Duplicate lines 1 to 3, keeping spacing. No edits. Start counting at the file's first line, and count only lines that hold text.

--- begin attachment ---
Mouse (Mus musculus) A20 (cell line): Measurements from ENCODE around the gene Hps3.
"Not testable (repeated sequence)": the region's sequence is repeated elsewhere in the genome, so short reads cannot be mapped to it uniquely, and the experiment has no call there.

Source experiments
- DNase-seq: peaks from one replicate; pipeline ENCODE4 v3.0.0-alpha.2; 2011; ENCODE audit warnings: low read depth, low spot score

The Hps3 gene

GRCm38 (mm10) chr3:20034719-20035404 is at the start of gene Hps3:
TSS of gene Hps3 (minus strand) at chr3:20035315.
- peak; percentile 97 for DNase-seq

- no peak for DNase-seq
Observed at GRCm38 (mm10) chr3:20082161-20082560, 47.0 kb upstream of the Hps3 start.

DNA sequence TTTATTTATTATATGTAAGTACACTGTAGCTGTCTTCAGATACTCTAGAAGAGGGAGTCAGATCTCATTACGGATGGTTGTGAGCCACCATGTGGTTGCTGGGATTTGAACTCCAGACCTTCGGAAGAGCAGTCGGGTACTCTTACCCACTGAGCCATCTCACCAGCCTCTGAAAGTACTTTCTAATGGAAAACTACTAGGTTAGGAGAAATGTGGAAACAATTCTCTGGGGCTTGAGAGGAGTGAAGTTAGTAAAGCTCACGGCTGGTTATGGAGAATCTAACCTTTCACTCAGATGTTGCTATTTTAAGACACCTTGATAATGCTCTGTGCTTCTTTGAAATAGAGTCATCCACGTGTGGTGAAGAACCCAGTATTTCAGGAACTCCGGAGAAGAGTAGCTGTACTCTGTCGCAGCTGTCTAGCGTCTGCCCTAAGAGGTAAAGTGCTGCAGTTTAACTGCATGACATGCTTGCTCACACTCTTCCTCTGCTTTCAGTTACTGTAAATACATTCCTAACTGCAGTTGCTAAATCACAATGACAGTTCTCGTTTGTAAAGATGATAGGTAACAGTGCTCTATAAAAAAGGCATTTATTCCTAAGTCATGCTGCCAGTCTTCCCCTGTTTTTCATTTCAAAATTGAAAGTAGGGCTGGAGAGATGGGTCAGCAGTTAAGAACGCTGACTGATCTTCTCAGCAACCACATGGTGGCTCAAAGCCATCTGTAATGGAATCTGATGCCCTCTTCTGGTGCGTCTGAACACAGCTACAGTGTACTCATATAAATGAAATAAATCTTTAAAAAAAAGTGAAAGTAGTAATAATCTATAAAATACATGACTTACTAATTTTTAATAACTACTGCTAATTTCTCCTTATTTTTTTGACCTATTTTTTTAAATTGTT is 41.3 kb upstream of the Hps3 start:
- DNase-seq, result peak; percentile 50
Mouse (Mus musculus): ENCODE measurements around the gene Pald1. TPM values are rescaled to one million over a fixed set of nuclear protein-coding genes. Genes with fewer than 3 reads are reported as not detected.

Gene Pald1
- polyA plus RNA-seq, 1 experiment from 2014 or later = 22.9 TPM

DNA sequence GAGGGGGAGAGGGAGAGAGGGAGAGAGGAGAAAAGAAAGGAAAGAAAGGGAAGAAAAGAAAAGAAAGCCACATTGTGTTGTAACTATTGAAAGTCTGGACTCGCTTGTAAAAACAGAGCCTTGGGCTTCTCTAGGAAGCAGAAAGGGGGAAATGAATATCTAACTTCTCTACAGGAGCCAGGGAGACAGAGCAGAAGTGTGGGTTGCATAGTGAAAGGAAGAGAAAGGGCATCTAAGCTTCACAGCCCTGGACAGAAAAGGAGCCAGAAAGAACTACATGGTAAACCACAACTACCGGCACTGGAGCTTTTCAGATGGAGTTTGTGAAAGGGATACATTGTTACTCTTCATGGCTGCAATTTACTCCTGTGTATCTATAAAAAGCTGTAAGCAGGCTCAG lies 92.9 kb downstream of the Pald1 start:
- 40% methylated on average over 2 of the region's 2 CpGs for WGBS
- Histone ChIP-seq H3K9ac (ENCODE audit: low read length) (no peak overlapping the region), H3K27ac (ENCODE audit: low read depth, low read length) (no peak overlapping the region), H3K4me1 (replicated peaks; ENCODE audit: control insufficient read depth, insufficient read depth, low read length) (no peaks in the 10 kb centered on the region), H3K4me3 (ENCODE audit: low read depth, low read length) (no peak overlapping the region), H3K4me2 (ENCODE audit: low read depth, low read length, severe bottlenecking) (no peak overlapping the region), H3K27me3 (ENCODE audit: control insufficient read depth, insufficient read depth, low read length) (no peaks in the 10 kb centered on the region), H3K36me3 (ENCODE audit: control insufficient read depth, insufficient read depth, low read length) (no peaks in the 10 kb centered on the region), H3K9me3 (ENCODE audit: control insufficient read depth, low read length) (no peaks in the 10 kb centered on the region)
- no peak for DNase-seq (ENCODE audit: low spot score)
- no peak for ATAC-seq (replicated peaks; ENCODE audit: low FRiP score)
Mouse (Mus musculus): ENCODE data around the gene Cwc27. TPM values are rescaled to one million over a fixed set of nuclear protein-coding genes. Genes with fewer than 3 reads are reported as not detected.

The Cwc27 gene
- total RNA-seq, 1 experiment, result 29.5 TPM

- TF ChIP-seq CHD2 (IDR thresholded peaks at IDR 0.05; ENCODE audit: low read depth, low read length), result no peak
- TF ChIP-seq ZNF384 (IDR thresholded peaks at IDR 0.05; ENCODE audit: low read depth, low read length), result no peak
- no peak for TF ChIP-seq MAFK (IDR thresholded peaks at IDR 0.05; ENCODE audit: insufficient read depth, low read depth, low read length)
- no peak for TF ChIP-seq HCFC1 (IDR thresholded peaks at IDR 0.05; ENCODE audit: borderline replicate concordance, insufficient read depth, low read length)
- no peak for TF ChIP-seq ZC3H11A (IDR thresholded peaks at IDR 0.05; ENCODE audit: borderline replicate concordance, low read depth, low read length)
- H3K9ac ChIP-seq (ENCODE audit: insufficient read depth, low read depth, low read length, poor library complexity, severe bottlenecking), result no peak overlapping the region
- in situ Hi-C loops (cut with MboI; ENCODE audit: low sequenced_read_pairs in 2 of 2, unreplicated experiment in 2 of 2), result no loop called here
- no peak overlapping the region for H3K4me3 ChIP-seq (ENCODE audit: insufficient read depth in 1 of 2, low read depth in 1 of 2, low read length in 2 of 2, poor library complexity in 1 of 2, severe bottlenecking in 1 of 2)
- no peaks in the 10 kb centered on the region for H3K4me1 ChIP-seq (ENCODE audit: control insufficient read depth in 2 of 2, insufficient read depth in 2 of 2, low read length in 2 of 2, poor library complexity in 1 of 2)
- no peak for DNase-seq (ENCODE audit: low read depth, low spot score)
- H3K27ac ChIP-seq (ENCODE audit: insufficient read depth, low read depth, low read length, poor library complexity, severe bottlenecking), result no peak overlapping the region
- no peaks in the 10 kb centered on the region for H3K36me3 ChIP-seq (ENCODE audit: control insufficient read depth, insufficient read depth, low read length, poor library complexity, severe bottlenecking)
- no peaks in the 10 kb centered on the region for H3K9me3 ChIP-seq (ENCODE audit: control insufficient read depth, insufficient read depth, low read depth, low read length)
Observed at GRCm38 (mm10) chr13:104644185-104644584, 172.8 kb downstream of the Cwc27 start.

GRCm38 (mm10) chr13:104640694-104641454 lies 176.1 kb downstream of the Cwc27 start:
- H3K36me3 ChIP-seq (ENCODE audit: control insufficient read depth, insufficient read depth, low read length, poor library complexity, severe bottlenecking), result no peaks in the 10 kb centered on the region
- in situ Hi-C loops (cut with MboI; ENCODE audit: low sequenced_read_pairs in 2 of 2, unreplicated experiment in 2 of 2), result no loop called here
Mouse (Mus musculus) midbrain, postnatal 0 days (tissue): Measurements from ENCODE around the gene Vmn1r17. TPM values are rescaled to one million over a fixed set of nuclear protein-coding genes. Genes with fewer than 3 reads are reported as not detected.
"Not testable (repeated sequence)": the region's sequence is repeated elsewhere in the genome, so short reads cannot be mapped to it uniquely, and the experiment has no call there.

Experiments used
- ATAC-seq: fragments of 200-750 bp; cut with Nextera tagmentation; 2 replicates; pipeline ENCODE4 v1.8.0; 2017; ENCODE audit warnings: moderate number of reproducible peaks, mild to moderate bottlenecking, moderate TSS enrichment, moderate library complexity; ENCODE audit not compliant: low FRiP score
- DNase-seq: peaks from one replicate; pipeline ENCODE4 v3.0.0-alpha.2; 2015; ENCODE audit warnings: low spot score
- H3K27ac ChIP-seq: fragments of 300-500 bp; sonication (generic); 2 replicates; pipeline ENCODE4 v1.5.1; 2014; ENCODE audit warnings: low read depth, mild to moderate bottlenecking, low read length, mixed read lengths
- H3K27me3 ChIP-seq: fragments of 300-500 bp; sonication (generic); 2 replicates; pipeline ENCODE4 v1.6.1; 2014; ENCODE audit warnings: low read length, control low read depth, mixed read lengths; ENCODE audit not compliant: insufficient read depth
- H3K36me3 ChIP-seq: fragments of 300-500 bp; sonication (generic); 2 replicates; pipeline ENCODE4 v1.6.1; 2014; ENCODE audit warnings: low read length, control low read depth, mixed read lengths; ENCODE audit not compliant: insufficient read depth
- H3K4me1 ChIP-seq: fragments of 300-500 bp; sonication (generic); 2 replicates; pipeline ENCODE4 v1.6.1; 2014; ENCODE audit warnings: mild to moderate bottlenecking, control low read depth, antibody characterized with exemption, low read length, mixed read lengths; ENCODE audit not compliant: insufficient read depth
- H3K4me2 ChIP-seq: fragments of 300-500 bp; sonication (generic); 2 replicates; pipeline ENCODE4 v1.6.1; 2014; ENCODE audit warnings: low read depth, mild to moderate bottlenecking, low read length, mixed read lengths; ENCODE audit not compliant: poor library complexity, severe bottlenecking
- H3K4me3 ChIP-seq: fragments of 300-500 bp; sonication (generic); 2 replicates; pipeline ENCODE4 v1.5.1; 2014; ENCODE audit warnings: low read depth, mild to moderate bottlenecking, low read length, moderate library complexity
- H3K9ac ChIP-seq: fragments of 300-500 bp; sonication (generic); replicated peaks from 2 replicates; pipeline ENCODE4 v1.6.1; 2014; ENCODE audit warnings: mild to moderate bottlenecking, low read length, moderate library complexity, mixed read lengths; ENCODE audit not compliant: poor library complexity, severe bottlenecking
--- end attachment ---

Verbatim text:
Mouse (Mus musculus) A20 (cell line): Measurements from ENCODE around the gene Hps3.
"Not testable (repeated sequence)": the region's sequence is repeated elsewhere in the genome, so short reads cannot be mapped to it uniquely, and the experiment has no call there.

Source experiments